This is the first of a four part series on strategies for developing a viable congregational media ministry. This series is designed for anyone who uses media in worship and/or the life of a local church. We have identified a number of ways to grow a local church media ministry that apply regardless if the ministry is long-established or simply the vision of a single, passionate individual.
Within this strategic directive there are five areas of emphasis. These are technology, creativity and design, team development, ministry leadership, and visioning. Each of the five, in our opinion, is equally important to a high quality ministry, so we are addressing them within each phase of development.
As there is enough to do here to warrant a full-time, salaried media minister, we have outlined in detail what is involved in getting the ministry off the ground. If your situation involves part-time or volunteer hours, adjust accordingly. Here are some action steps for phase one:
Phase 1: Getting Started
Have you ever shown a video in worship? Maybe you’ve seen a video used in worship, and liked it. Wittingly or not, either way you’ve engaged in media as ministry. One innocuous little video can open a wide door to the concept of developing digital media as a means to make disciples of Jesus Christ. But how, besides using video in the sermon, can one begin to create a fully functioning media ministry from scratch?
One obvious action step is to make sure you have a viable means to display images in worship. This question of Technology (one of our five categories) must be handled with aplomb. Some try to skim on the cost of the display, but this makes little sense. The image is the raison d’etre of media ministry.
Obviously, there is a technical language to the use of videos and computers that requires some degree of digital literacy. Thankfully this literacy rate is improving, due to greater ubiquity and better software. To get started, you don’t need much of anything beyond a DVD player, a video (not an overhead) projector and screen, and a film license from www.cvli.org can afford the opportunity to use Hollywood’s expertise in creating powerful stories of the gospel in worship.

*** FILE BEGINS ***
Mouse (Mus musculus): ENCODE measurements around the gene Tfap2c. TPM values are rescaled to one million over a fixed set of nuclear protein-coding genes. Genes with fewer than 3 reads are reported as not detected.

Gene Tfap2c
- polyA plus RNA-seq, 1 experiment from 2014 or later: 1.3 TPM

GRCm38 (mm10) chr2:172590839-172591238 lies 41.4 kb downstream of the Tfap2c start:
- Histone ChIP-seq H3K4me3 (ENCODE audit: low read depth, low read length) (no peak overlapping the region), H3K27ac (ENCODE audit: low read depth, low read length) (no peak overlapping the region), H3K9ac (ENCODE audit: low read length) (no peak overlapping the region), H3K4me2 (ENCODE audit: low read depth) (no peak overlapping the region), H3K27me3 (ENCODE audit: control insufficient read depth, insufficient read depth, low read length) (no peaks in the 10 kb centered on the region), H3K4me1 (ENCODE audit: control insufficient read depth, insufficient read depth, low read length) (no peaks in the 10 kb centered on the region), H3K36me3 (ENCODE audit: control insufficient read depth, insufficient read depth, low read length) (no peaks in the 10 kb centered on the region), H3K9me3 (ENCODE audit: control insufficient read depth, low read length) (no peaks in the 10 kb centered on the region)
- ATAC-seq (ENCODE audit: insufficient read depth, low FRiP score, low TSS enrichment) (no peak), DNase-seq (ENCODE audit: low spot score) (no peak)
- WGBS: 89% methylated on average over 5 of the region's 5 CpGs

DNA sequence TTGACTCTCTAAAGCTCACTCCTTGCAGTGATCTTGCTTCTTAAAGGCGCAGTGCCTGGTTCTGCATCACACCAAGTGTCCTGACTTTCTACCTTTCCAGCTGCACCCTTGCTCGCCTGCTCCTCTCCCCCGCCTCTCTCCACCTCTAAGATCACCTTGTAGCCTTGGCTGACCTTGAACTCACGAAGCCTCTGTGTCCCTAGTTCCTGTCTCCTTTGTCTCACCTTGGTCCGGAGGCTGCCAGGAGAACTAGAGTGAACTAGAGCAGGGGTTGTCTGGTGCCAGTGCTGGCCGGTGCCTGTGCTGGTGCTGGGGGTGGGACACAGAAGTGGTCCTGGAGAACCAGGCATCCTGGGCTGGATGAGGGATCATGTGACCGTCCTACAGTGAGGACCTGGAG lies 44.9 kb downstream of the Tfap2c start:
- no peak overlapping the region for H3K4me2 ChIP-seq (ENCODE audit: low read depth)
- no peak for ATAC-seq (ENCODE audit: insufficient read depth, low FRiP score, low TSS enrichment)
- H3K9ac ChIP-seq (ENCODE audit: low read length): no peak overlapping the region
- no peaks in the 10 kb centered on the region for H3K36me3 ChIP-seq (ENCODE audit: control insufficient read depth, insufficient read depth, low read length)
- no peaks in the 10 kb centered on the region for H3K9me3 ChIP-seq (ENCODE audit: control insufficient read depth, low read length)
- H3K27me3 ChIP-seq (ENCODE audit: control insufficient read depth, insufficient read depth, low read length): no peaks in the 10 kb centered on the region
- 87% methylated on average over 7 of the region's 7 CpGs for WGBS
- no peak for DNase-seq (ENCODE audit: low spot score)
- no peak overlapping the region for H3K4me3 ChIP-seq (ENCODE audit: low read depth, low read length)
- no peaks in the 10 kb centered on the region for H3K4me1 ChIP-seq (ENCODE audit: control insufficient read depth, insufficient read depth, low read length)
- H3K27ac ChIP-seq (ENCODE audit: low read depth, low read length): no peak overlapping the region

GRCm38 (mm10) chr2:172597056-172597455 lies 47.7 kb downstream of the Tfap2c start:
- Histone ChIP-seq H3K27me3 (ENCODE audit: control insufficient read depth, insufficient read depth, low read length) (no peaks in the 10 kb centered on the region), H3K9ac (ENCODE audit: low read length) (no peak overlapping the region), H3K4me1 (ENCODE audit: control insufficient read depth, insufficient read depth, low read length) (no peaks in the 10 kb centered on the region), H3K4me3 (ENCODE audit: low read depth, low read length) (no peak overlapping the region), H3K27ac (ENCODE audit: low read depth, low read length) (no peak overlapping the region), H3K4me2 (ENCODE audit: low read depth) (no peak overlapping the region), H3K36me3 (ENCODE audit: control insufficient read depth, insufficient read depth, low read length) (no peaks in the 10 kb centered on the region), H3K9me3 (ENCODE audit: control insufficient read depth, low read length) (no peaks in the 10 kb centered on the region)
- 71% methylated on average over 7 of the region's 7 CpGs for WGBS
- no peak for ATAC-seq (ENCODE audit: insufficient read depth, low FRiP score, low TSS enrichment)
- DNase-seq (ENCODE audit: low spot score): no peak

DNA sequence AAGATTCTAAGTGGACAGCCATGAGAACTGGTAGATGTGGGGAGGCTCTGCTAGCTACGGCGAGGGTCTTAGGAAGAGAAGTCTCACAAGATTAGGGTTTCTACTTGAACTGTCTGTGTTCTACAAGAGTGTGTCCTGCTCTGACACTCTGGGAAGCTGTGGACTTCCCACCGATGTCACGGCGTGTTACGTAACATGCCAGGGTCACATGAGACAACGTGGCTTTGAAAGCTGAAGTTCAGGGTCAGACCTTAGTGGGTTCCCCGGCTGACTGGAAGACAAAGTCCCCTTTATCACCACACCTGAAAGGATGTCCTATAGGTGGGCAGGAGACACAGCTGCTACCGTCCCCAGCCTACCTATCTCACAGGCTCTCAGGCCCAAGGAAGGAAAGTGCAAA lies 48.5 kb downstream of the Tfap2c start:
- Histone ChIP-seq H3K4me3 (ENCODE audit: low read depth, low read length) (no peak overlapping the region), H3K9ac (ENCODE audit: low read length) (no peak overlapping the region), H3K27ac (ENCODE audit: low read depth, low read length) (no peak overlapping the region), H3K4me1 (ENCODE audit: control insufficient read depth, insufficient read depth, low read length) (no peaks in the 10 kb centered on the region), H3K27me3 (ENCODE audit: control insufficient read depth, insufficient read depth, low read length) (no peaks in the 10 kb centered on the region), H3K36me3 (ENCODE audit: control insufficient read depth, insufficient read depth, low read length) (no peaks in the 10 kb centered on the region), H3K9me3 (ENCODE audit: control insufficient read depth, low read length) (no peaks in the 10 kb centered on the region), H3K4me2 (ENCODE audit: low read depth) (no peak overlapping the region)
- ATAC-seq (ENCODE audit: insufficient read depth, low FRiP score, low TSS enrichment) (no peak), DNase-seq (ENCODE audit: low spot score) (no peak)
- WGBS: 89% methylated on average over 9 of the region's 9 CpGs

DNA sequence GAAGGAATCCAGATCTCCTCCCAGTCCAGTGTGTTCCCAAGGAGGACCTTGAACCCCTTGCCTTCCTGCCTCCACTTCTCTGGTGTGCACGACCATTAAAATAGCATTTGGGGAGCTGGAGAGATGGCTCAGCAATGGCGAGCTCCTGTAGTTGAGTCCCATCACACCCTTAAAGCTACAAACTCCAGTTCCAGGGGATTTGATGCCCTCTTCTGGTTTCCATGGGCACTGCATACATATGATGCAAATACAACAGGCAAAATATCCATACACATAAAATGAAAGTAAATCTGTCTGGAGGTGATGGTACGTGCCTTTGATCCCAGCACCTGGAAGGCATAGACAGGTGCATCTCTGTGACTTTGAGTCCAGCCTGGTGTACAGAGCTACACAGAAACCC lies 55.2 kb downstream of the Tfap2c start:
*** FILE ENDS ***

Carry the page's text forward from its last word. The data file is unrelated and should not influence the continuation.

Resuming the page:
But where do you get the ideas for these clips? Often they come from our own heads, or the heads of creative people around us. Find good film scenes with Creativity that captures the essence of a theme without trying to “preach” the theme. This takes practice. To find good examples, browse websites such as wingclips.com, screenvue.com or movieministry.com.
When finding a movie clip, avoid thinking doctrinally or propositionally. In other words, don’t look for something that tells the biblical solution to a life problem. What movies are good at is not exposition; movies are good at storytelling. Audiences empathize and are moved by stories that articulate their own life experiences. So look for movie clips that capture the human condition, to which the Gospel is the answer. For example, a clip of Shrek admitting to Donkey that he is lonely, from the original Shrek, captures the need for community to which the Church is the answer. Shrek doesn’t preach the sermon; he sets up the preacher to deliver the Word with powerful connection.